A Qualitative Inquiry of Wisdom Development: Educators’ Perspectives (Chen, Wu, Cheng, Hsueh, 2011)

This paper outlines the the authors proposed ‘Facilitative Model of Wisdom Development’. The research was carried out in the context of education sector and involved interviews with 25 wise-nominee teachers from Taiwan.

Facilitative Conditions:

The nominees suggested 8 facilitative factors critical to the development of wisdom:

(1) Work experience

(2) Life experience

(3) Social interactions

(4) Learning from observations

(5) Family teachings

(6 Professional development

(7) Religion

(8) Reading

Wisdom Development Process:

The authors propose a ‘Facilitative Model of Wisdom’ involving 4 steps essential for the development of wisdom

(1) Facilitative conditions (outlined above) and ‘Unsolved problems’

(2) Inner assimilation and adjustment – reflecting and learning from experiences

(3) Transformation of actual actions – doing things differently

(4) Feedback from results of actions – validation/further questions

The feedback step is important. The results of of actions add to the internal inventory of wisdom or become unsolved problems, returning us to the first step, and the process of wisdom development continues as an upward spiral.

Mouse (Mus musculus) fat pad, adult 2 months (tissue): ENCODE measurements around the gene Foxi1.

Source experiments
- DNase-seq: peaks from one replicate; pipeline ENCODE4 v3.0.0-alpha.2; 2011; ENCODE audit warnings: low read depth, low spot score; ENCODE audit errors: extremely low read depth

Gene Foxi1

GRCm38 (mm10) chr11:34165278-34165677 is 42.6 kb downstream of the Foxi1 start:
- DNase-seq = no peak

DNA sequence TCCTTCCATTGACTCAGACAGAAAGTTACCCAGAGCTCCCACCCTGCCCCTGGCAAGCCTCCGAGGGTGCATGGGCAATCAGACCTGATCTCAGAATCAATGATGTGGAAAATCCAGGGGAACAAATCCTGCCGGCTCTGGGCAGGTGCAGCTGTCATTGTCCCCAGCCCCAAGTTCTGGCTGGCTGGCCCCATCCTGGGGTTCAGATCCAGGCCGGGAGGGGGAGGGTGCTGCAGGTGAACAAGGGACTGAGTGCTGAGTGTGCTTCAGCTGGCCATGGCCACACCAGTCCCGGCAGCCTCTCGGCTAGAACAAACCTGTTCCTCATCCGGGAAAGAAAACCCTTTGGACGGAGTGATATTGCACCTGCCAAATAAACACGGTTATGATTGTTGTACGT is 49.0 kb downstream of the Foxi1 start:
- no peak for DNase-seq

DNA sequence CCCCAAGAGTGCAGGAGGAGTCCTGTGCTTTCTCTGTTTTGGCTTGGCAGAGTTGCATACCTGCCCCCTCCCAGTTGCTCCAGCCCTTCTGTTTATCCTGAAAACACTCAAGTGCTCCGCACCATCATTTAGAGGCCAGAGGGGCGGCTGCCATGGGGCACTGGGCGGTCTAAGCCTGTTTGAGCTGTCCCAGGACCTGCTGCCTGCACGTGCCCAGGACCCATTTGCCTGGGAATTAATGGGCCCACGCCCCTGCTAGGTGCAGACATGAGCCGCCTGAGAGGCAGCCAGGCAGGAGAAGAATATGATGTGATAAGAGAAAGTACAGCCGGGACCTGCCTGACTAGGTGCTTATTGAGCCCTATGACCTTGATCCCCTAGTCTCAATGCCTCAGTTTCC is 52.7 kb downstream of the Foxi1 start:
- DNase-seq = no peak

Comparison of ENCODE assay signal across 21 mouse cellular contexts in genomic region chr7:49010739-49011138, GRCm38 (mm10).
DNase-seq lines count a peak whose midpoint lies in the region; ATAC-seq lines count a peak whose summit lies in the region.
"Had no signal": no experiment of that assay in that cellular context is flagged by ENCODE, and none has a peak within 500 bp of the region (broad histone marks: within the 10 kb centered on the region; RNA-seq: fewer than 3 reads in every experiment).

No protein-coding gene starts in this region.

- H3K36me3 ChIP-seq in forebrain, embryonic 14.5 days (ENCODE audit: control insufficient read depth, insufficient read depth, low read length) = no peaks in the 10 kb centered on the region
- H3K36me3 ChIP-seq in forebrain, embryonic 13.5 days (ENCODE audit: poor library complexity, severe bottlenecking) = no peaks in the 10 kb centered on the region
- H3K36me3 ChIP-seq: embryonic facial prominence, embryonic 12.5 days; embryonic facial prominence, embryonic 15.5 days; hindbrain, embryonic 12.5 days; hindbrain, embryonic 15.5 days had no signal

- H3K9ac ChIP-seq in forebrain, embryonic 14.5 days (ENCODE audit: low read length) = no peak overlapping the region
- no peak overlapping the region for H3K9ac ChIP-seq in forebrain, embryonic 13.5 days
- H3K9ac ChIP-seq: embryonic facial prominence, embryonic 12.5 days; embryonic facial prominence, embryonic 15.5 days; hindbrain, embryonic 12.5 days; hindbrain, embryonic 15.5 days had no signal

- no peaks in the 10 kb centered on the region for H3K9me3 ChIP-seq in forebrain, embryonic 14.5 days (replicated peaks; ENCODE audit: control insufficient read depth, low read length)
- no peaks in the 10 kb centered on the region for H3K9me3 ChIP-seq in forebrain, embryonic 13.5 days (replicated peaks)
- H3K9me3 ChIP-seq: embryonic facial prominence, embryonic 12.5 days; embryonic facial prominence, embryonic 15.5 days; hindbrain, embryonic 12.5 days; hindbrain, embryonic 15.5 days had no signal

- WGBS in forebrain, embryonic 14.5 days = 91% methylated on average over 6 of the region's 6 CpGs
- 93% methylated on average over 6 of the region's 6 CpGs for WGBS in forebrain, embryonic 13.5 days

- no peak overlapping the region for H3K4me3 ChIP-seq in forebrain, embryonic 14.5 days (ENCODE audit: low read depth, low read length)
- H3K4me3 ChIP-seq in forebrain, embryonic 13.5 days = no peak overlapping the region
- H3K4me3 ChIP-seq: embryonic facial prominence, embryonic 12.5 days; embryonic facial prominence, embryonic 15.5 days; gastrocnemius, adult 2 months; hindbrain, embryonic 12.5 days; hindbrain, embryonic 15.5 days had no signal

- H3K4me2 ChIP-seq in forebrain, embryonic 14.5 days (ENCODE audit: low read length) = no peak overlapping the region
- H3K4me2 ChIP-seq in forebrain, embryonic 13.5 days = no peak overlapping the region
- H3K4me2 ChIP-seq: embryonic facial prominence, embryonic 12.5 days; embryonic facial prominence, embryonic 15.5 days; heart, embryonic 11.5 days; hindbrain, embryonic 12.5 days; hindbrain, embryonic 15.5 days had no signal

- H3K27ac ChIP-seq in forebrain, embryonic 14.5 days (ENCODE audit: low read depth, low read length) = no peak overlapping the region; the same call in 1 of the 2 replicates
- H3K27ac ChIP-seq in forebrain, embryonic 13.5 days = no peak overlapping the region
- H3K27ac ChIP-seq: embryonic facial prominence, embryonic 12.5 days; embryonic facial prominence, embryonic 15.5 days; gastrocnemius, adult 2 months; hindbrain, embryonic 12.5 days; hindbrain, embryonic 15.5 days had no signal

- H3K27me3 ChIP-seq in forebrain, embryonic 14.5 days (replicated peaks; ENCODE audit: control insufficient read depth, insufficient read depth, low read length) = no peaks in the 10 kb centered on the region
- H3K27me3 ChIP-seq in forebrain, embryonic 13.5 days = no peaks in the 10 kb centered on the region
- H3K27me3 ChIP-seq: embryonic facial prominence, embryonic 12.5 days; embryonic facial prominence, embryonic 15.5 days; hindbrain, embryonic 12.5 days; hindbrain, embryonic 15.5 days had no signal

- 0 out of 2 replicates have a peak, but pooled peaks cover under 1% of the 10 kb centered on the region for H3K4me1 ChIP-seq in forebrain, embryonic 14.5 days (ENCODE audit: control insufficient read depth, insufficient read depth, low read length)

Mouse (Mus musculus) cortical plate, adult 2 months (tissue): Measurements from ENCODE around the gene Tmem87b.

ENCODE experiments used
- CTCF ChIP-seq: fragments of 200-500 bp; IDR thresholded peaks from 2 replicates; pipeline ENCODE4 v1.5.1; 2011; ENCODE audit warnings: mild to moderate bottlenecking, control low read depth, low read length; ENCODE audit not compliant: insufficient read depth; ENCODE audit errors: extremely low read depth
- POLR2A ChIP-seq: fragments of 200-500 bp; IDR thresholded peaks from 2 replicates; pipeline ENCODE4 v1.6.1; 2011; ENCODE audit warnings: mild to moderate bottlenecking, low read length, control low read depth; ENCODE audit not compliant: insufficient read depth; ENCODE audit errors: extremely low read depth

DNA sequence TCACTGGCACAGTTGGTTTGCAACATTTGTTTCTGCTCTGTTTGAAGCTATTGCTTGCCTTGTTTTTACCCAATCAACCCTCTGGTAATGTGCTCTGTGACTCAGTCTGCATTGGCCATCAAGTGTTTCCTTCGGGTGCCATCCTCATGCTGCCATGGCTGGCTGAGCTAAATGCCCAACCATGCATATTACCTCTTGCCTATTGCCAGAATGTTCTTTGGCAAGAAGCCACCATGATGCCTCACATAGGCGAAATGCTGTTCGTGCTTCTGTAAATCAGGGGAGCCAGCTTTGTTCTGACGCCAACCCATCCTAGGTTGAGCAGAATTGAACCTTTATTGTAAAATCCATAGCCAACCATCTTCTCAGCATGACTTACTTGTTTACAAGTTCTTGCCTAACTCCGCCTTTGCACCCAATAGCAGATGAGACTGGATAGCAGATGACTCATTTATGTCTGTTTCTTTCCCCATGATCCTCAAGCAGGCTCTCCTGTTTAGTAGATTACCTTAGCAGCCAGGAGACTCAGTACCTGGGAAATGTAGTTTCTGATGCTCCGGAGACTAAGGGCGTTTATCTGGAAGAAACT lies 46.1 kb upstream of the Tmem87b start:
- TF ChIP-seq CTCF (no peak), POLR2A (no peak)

Finally the authors suggest that reflection and a willingness to learn are essential to the development of wisdom. This agrees with other research suggesting that the character trait of openness is a key predictor of wisdom.

Abstract

This study draws on the perspectives of educators to explore the factors and processes underlying wisdom development. We interviewed 25 wise Taiwanese nominees and used a grounded theory method to analyze the qualitative data. The wise nominees mentioned eight facilitative factors, including work experiences, life experiences, social interactions, observations, family teachings, professional development, religion, and reading. The process of wisdom development involves facilitative conditions, inner assimilation and adjustment, transformations of actual actions, and feedback from the results of actions. Findings are discussed in relation to relevant theory and research.

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